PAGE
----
Everyone has boundaries. From early childhood, we are learning the boundaries of others and setting our own. They help us to understand what’s acceptable in the world around us. Boundaries are especially important for addicts and their loved ones. They protect and help us during a loved one’s addiction, but also play a large part in the healing process of recovery for both the addict and their family and friends.
Boundaries During Addiction
Boundaries tend to be complicated at times. Many people are committed to the boundaries they set for their addicted loved ones but find that once those boundaries are tested, feelings of guilt and doubt set in as we wonder how we can “abandon” those closest to us in their obvious time of need. This is common. It’s important to remember that it does no one any good if you’re not maintaining your personal health and well-being.
Setting Strong Boundaries in Recovery
Setting good boundaries in recovery takes much thought and consideration. It’s important that these boundaries are strictly adhered to with no exceptions. Addicts are so controlled by their disease that they can compromise their own ethics and morals to get what they need to appease their addiction. This includes robbing, lying, and manipulating anyone to obtain their drug of choice. This is the nature of the disease. Setting good boundaries and sticking to them is an essential part of recovery for both the addict and their loved ones.
Think about setting the most obvious boundaries first. Something like prohibiting the use of drugs or alcohol in your home is a good start. Lay out specific consequences that you are prepared to follow through on. For example, if drugs or alcohol are consumed in your home, the person is no longer welcome in your home.
Other boundaries you may include are attendance of consistent meetings, avoiding old hang outs, maintaining a job, and having curfews. Each and every boundary needs to have a clear and concise consequence that you are prepared to adhere to, no matter the addict’s excuse or your personal feelings in the moment.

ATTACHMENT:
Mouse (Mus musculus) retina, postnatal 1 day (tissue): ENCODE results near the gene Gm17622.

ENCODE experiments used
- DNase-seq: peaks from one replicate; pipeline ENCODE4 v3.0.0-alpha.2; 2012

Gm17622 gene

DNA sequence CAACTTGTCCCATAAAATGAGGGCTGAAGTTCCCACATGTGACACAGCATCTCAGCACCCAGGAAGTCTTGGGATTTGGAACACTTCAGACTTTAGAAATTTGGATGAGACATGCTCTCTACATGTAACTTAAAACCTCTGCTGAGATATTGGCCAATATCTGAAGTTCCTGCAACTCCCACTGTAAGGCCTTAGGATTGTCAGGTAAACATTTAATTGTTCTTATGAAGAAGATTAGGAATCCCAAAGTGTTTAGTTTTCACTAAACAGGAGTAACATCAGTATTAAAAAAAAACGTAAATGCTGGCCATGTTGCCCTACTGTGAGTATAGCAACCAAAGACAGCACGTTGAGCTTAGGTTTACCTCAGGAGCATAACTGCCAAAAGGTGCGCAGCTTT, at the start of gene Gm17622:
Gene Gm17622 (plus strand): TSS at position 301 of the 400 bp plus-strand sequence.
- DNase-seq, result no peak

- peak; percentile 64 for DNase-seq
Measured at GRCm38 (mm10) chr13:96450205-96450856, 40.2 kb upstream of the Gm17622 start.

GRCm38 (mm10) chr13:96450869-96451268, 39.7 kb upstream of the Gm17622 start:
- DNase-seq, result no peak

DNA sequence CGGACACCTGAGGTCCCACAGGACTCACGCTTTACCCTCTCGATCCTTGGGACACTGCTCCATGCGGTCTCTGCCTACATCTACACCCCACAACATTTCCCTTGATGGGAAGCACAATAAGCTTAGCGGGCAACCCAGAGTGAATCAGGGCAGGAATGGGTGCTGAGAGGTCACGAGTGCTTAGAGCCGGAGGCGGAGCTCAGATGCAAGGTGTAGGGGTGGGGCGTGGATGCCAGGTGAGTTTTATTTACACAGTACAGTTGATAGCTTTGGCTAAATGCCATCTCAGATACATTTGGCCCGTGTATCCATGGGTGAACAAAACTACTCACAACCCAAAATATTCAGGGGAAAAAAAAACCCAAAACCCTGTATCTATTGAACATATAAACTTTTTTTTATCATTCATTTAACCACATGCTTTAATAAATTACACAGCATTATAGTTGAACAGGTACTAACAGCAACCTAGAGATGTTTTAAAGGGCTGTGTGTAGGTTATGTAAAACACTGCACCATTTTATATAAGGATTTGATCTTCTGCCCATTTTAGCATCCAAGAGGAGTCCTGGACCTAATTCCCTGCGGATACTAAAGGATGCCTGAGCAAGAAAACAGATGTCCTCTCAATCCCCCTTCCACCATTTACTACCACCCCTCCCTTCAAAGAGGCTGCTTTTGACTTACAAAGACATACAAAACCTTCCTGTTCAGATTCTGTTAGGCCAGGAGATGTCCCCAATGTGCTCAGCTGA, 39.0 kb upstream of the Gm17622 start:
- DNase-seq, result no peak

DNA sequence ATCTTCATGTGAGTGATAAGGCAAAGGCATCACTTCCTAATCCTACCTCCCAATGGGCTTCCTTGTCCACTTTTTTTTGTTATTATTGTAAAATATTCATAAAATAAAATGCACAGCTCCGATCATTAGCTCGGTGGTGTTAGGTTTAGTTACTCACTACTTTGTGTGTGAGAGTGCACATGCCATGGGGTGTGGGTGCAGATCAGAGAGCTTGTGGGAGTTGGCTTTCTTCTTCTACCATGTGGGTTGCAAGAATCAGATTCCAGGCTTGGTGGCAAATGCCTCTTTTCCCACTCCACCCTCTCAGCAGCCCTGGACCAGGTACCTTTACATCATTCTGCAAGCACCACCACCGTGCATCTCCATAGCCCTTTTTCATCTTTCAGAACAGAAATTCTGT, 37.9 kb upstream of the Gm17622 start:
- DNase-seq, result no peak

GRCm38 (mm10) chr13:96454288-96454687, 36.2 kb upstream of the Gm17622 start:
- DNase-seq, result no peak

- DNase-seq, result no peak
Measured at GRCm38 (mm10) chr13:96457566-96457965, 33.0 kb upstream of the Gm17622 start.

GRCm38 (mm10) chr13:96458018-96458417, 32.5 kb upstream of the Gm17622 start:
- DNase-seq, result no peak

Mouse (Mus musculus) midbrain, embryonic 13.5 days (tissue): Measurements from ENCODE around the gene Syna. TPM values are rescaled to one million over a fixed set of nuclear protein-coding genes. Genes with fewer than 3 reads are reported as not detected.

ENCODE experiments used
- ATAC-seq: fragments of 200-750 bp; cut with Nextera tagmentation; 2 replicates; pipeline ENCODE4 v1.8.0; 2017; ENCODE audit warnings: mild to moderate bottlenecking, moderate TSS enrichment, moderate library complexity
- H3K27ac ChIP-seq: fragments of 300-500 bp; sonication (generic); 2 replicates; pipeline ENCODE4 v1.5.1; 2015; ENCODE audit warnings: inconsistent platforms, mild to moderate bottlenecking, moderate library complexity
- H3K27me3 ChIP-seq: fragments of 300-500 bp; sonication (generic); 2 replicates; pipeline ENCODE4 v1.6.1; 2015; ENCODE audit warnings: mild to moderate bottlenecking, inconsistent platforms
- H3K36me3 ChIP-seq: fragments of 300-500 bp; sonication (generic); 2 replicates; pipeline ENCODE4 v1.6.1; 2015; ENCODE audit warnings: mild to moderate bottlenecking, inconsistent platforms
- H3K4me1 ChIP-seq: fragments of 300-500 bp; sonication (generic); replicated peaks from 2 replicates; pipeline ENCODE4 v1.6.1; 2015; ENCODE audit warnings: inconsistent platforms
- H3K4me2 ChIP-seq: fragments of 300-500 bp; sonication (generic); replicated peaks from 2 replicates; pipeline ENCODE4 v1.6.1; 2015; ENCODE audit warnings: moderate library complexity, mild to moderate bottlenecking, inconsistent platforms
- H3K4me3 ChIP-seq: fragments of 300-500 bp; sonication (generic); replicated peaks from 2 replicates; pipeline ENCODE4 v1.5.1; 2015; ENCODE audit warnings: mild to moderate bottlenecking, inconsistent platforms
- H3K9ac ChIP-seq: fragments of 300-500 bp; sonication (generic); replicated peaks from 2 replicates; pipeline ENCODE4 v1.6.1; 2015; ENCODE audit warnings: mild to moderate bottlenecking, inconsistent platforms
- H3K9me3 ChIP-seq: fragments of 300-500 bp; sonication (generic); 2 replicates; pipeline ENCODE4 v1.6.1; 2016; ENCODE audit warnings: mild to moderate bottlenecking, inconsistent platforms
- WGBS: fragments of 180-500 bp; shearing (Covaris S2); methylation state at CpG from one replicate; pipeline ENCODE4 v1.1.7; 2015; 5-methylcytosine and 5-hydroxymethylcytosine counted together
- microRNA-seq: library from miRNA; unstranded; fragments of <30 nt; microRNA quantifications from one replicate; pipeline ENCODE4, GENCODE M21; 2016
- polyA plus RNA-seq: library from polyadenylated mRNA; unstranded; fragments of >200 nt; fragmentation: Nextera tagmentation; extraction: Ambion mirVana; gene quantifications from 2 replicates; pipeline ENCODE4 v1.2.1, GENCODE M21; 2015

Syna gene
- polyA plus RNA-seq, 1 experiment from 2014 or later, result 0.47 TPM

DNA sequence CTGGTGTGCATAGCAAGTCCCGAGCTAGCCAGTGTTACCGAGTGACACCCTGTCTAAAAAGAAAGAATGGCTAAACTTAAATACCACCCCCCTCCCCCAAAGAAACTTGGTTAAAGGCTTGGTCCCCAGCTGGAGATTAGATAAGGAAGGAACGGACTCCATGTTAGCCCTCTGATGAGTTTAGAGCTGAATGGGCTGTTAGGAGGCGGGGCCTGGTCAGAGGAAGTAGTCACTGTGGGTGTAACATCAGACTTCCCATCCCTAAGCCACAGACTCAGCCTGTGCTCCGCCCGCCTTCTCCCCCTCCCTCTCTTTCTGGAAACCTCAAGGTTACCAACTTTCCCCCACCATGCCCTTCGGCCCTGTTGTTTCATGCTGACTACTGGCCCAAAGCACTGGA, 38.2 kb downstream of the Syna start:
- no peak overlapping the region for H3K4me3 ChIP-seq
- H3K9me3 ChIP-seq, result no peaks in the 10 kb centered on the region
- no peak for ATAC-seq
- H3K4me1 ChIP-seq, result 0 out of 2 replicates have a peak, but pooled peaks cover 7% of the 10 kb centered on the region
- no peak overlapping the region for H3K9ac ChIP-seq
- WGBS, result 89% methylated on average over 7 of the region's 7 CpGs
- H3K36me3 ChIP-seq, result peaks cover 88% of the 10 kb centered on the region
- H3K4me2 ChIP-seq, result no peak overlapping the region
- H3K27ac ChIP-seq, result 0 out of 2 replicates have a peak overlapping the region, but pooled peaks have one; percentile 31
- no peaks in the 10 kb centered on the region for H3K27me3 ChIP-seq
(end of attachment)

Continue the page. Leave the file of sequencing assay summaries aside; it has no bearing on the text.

While this part of healing may be challenging at times, it’s crucial. Create your boundaries and consequences now, before you find yourself in the heat of the moment. Your health depends on it. Maintain the conviction you had when making these boundaries. Our heart can betray us when someone we love is hurting. These boundaries may be the only sane thing we have to hang on to when we are face to face with someone we love in crisis.
Remaining Committed to Boundaries in Sobriety
The hope one may feel when someone they care about has taken their first step in sobriety is a welcome change. It may be tempting to forget the roller coaster of emotions we may be familiar with from the past. It makes sense to feel softened and to want to help in any way possible. However, it is imperative that we keep those boundaries from dissipating. This moment can be pivotal in sobriety. Boundaries must remain strong and in place with the consequences firmly ready to back them up. Boundaries may change and consequences may change but be sure to make them well thought out and clearly communicated to your loved one.
Communicating Boundaries in Recovery
Talking with our loved ones about boundaries after addiction can be delicate for both the person in recovery and his or her loved ones. It may not always be easy to let go of old ideas, fears, and attitudes while the addict may feel that they have worked hard to maintain sobriety and deserve to be considered differently. This is part of the healing process and tends to get easier with time. In the meantime, communicating these boundaries in recovery is an essential part of the healing process.
All boundaries and their discussions should start from a place of love and understanding. Explain the boundaries and their consequences as a family. Be prepared to explain why they’re important to you if necessary. Above all, be careful not to concede on something that is detrimental to anyone’s well being.
Addiction is a family disease. Boundaries help give the addict, as well as their loved ones, a clear, fundamental point of acceptable behavior that will assist in healing. If you need help determining what your specific boundaries should be in your relationships, A Better Today has skilled and licensed therapists ready to talk through your every need. Give us a call and let us help you start down the road of healing today.